404 error pages put to good use in missing children project

The 404 Not Found page. It’s always a tiny bit frustrating when you land on one of these after mistyping a website address or because the page has been taken down.

However, the Brussels-based Missing Children Europe organization, working with Child Focus, has found a way to make use of these otherwise empty pages with the launch of its NotFound initiative designed to spread the word about missing children.

If a company signs up to be part of the NotFound 404 project, which launched this week, web users who land on one of its deleted web pages will be met with the message, “Page not found, neither is [name of missing person]”. A photo of the missing child, together with some information about that person, is also displayed.

Francis Herbert, secretary-general of Missing Children Europe, said in a release, “The idea of ‌‌integrating missing person messages into 404 pages immediately seemed very interesting to us. We are always looking for new communication channels to distribute missing children messages and increase the chances to bring them home.”

Speaking about the initiative, Child Focus’s Maryse Roland said, “This project will allow us to once again concentrate the attention on children whom we haven’t heard of for many years,” adding, “These children risk to fall into oblivion. The choice of the shown missing persons message on the 404 page will be at random: it could be a recent disappearance, or on the contrary, a child that has been missing for a long time. We already have a few major partners and invite every business or person with a website to join our project. No financial investment is required, just good will.”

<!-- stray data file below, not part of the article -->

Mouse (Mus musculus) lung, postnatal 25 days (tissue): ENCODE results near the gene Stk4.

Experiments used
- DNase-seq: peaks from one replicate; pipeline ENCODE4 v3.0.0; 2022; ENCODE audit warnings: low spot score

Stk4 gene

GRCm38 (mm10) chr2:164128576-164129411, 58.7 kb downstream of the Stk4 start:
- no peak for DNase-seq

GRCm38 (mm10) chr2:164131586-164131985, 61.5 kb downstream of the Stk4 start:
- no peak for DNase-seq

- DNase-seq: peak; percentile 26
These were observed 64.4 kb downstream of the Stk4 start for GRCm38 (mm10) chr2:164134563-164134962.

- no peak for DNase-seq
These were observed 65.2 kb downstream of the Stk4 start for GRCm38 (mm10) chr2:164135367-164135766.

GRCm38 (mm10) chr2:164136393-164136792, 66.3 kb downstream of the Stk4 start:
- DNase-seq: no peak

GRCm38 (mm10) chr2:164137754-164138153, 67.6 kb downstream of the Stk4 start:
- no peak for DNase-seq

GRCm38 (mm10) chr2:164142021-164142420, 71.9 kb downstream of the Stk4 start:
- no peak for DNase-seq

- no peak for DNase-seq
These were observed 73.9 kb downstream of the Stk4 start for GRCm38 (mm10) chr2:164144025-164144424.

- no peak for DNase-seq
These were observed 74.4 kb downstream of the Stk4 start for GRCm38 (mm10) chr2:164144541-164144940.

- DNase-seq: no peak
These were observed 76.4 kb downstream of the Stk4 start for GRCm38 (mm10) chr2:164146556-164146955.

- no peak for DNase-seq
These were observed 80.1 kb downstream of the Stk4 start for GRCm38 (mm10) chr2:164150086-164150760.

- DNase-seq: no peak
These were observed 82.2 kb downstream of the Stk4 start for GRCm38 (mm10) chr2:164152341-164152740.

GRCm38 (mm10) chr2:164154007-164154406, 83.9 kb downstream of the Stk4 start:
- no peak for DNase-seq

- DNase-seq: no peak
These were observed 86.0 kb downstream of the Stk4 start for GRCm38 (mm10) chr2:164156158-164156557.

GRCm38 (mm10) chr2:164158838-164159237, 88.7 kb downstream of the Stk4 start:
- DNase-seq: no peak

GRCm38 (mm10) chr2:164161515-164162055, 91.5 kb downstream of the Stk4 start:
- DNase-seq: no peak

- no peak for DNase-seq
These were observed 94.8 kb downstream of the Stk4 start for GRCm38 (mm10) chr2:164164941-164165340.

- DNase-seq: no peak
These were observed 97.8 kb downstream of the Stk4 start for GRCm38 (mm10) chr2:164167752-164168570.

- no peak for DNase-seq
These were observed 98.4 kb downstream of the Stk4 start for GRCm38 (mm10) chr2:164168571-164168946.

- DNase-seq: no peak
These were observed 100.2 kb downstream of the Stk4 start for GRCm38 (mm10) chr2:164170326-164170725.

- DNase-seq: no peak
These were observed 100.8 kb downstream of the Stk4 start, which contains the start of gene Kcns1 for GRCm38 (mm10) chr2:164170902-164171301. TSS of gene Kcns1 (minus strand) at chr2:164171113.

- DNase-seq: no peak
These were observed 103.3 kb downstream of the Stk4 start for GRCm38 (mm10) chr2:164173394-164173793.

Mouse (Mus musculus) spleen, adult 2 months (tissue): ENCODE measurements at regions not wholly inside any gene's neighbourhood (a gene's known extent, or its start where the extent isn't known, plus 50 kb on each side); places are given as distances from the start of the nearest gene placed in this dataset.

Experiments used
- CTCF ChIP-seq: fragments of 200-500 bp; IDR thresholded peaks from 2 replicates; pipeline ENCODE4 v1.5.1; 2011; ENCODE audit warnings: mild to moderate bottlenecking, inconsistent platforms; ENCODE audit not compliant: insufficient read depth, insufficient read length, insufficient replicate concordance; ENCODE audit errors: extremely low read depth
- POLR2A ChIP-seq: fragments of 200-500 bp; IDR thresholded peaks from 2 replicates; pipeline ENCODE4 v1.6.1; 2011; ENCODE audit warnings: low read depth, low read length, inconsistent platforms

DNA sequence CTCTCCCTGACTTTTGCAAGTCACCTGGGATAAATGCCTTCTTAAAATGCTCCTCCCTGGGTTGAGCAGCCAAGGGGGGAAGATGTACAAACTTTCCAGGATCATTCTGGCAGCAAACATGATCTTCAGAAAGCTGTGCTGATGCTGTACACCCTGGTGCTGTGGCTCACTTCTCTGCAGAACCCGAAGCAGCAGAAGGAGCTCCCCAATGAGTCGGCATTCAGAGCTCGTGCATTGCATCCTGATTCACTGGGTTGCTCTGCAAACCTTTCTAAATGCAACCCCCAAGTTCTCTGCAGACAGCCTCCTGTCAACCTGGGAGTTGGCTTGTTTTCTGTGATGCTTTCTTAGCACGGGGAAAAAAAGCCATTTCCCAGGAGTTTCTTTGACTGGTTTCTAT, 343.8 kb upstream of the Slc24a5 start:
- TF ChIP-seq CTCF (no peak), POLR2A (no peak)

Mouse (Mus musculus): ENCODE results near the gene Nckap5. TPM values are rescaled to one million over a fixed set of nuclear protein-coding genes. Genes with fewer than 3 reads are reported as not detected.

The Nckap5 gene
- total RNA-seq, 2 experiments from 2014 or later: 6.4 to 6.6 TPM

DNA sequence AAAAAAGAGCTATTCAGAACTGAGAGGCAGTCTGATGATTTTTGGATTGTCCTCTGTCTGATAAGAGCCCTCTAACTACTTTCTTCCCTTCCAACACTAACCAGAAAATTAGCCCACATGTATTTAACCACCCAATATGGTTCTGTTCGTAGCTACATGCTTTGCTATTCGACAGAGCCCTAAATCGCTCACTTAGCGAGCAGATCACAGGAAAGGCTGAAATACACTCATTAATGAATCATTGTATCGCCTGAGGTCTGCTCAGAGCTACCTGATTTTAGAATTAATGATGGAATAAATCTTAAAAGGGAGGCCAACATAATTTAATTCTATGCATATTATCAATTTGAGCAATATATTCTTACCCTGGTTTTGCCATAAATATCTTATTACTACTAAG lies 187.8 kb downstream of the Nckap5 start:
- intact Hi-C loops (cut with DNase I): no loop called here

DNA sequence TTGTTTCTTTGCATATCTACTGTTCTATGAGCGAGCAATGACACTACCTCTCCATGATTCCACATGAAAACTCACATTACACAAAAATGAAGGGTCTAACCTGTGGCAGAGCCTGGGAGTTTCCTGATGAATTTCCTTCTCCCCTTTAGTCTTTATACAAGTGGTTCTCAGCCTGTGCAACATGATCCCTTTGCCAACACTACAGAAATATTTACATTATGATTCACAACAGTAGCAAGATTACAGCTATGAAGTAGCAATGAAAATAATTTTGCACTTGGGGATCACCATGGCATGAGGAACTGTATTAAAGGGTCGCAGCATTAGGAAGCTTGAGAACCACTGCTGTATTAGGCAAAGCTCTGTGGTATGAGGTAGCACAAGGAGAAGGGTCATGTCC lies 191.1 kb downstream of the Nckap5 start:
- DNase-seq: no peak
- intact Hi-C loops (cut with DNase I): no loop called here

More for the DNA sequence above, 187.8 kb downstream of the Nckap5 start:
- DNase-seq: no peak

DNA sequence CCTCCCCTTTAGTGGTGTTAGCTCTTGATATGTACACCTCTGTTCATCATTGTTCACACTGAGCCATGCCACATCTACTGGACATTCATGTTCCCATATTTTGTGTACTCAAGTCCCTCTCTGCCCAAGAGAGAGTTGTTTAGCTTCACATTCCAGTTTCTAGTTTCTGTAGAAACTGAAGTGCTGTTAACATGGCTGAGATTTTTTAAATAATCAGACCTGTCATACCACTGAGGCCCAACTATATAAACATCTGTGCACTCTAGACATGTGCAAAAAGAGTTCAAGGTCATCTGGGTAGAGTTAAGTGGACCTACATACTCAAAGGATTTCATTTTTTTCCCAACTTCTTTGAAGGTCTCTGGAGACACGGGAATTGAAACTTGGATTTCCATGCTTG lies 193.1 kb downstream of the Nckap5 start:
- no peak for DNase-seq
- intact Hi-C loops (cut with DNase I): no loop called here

To get involved, website owners simply need to register their site and add a couple of lines of code to their customized 404 page.

“The 404-page is a cornerstone of the Internet culture,” said Digital Conceptor’s Laurent Dochy, one of the creators of the project. “An increasing number of website designs have customized error pages that limit frustrations for the user. With the NotFound project we are, however, taking this one step further by giving these pages a reason to exist.”

Up to now, around 500 companies have joined the initiative, though organizers are hoping for many more to sign up once word gets around.

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